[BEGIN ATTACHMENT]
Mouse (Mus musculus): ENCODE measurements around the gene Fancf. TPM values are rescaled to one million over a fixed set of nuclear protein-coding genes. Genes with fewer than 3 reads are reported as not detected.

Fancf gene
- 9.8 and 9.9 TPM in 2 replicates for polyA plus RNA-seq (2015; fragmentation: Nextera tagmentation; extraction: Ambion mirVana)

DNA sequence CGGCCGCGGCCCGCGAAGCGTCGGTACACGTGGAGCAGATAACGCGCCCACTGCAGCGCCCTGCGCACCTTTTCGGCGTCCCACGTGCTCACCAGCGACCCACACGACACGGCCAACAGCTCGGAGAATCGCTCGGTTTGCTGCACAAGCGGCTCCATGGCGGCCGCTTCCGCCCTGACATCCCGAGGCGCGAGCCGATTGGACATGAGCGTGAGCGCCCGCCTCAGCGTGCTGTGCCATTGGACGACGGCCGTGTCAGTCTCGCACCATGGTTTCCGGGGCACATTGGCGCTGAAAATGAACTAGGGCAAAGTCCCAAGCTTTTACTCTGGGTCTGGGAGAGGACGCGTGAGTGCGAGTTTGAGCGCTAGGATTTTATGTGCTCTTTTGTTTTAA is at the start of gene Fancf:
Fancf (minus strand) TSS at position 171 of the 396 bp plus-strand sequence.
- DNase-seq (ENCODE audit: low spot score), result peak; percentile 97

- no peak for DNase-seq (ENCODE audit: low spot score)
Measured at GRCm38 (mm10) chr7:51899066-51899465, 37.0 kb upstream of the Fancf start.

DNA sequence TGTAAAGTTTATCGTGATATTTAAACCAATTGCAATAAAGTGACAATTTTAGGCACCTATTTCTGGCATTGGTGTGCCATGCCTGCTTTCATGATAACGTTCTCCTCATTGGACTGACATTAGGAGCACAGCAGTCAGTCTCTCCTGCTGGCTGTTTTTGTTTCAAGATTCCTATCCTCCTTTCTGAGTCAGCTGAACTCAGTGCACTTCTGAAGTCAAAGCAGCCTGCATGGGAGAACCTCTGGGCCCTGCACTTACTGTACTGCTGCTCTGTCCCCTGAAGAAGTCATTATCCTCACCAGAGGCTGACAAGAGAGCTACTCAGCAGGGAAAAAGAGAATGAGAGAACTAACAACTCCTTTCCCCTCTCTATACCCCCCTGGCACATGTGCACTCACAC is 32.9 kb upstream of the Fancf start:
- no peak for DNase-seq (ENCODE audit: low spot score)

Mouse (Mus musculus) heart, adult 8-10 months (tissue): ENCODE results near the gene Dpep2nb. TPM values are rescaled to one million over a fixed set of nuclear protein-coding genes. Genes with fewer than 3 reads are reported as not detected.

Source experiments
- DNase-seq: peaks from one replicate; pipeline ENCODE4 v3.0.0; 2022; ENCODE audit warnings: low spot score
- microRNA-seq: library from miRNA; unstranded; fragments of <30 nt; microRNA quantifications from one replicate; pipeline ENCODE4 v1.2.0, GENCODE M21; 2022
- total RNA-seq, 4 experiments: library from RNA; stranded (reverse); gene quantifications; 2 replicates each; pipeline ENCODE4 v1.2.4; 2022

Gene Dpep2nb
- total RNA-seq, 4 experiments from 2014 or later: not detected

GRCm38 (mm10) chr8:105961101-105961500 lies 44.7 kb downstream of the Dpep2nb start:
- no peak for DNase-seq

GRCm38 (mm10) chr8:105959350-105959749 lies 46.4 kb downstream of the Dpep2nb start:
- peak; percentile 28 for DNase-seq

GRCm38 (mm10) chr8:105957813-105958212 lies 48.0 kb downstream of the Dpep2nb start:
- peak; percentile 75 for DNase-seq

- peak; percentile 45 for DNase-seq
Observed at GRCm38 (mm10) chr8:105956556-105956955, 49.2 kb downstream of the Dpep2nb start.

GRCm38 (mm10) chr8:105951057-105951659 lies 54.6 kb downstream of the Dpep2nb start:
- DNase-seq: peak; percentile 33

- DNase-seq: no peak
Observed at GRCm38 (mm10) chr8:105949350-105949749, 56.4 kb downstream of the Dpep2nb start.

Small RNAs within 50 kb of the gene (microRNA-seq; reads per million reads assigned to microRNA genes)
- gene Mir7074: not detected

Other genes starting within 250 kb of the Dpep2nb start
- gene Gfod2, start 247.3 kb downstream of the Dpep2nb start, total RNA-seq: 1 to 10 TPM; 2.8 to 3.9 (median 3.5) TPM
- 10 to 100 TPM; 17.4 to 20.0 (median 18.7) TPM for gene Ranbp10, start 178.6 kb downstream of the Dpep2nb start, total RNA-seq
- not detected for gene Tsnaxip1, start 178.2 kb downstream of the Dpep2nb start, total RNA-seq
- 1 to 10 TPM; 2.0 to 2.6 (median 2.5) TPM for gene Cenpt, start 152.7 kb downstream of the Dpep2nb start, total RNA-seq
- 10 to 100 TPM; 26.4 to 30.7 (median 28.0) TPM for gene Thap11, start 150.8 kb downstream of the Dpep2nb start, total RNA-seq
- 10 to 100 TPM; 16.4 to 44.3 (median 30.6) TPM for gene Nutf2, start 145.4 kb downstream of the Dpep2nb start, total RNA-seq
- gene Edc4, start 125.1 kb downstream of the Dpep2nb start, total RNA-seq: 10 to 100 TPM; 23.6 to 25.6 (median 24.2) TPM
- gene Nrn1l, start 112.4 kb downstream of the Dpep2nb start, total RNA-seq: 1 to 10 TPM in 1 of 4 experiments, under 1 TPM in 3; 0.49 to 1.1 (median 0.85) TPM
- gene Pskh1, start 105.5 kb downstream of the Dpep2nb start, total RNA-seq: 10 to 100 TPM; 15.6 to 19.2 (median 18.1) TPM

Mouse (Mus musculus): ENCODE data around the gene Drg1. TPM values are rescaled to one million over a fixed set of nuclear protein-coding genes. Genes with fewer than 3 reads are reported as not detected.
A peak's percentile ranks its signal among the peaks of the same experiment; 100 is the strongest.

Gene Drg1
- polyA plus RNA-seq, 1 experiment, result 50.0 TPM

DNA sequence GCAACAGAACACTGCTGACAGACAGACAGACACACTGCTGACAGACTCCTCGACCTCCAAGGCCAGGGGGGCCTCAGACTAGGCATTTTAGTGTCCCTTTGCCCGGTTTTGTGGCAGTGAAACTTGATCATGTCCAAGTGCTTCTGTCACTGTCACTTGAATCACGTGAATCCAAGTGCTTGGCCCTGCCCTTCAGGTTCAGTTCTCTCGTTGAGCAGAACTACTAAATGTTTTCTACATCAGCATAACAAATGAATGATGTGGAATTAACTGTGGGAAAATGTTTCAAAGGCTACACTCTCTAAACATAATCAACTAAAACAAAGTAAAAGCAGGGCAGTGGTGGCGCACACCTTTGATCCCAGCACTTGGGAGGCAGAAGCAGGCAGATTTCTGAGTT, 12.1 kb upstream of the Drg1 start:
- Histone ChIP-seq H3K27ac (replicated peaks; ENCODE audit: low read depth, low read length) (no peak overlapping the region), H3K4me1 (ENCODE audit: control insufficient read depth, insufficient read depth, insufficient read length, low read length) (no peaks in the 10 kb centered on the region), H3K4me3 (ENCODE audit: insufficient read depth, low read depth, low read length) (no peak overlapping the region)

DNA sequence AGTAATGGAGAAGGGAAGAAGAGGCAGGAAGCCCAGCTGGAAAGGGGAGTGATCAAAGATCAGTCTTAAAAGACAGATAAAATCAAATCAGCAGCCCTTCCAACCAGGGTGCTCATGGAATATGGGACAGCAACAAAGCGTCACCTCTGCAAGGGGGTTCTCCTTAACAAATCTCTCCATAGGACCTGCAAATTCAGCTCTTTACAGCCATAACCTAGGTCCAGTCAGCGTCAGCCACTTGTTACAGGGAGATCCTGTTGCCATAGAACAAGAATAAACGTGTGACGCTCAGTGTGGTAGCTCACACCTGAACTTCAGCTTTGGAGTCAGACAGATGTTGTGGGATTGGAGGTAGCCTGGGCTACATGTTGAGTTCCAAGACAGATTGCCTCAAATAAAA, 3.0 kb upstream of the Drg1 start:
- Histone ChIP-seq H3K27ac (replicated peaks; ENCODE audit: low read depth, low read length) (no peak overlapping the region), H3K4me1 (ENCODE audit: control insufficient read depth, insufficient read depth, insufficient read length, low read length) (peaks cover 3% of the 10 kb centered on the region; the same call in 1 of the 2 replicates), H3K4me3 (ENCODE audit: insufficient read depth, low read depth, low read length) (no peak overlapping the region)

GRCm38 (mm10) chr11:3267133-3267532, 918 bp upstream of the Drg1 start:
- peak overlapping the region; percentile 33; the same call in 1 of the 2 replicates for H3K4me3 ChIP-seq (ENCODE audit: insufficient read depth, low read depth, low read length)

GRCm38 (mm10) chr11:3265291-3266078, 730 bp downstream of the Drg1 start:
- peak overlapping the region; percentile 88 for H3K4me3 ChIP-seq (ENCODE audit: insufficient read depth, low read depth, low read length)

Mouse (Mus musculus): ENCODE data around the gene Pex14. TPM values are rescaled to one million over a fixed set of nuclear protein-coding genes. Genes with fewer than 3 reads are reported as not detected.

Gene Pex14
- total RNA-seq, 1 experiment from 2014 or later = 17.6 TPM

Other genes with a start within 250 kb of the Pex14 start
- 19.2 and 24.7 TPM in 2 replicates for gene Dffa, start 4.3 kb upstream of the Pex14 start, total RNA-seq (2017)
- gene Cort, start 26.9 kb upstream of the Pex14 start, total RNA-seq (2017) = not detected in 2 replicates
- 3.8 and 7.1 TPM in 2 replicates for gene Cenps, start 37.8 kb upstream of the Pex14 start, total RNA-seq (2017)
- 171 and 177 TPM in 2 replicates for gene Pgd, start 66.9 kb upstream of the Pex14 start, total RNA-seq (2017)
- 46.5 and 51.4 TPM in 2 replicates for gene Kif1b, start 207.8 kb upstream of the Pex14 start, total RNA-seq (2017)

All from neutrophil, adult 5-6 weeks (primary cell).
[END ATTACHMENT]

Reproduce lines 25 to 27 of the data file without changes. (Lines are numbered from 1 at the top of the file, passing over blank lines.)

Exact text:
Observed at GRCm38 (mm10) chr8:105956556-105956955, 49.2 kb downstream of the Dpep2nb start.

GRCm38 (mm10) chr8:105951057-105951659 lies 54.6 kb downstream of the Dpep2nb start:
- DNase-seq: peak; percentile 33